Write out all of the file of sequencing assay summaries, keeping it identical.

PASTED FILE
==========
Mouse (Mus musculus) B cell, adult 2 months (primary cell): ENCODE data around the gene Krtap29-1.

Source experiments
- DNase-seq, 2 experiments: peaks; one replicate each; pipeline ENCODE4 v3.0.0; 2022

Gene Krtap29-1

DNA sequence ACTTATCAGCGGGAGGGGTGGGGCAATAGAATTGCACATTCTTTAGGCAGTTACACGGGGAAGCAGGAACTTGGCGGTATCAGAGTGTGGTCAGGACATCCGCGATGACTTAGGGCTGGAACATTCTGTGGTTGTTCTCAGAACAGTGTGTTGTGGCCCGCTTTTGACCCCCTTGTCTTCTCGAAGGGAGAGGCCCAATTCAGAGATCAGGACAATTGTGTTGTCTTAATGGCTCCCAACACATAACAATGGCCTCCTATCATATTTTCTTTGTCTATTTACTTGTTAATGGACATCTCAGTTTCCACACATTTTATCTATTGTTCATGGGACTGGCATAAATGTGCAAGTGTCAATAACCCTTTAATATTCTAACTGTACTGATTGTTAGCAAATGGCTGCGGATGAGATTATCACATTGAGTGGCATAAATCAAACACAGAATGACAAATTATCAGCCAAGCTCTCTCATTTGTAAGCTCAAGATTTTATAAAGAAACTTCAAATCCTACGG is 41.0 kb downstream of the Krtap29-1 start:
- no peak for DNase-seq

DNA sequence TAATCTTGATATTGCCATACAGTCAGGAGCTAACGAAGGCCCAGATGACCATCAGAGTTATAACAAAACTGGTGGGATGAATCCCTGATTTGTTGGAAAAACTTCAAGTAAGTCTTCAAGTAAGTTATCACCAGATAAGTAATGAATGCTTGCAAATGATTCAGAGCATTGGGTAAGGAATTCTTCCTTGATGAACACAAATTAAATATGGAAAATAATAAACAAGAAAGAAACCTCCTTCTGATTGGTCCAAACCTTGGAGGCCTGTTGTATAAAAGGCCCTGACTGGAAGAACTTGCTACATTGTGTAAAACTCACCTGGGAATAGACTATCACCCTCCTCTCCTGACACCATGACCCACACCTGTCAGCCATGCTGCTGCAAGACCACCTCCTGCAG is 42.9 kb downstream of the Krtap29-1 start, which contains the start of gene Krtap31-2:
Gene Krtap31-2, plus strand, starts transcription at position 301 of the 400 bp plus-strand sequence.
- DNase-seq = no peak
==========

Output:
Mouse (Mus musculus) B cell, adult 2 months (primary cell): ENCODE data around the gene Krtap29-1.

Source experiments
- DNase-seq, 2 experiments: peaks; one replicate each; pipeline ENCODE4 v3.0.0; 2022

Gene Krtap29-1

DNA sequence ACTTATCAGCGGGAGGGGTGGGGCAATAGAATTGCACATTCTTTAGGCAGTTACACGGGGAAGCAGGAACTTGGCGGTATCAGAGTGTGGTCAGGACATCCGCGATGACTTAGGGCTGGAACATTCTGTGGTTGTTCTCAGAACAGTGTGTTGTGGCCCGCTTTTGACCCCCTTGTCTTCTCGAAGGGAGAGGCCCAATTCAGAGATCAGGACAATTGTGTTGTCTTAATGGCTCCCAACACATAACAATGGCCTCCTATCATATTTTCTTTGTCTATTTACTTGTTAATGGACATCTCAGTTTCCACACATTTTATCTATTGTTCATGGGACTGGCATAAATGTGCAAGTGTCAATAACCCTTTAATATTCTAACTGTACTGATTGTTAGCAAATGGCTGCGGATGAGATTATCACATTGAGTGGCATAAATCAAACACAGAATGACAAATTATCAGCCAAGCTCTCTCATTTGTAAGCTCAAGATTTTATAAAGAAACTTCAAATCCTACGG is 41.0 kb downstream of the Krtap29-1 start:
- no peak for DNase-seq

DNA sequence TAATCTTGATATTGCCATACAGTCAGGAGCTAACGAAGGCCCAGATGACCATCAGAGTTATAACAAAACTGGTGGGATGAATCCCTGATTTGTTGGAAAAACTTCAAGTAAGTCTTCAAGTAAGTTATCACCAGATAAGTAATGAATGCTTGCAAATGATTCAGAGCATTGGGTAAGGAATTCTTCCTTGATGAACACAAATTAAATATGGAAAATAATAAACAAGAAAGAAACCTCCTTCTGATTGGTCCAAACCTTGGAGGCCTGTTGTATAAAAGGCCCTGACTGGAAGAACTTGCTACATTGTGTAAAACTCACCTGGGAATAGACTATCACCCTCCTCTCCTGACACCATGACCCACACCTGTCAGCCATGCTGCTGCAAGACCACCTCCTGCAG is 42.9 kb downstream of the Krtap29-1 start, which contains the start of gene Krtap31-2:
Gene Krtap31-2, plus strand, starts transcription at position 301 of the 400 bp plus-strand sequence.
- DNase-seq = no peak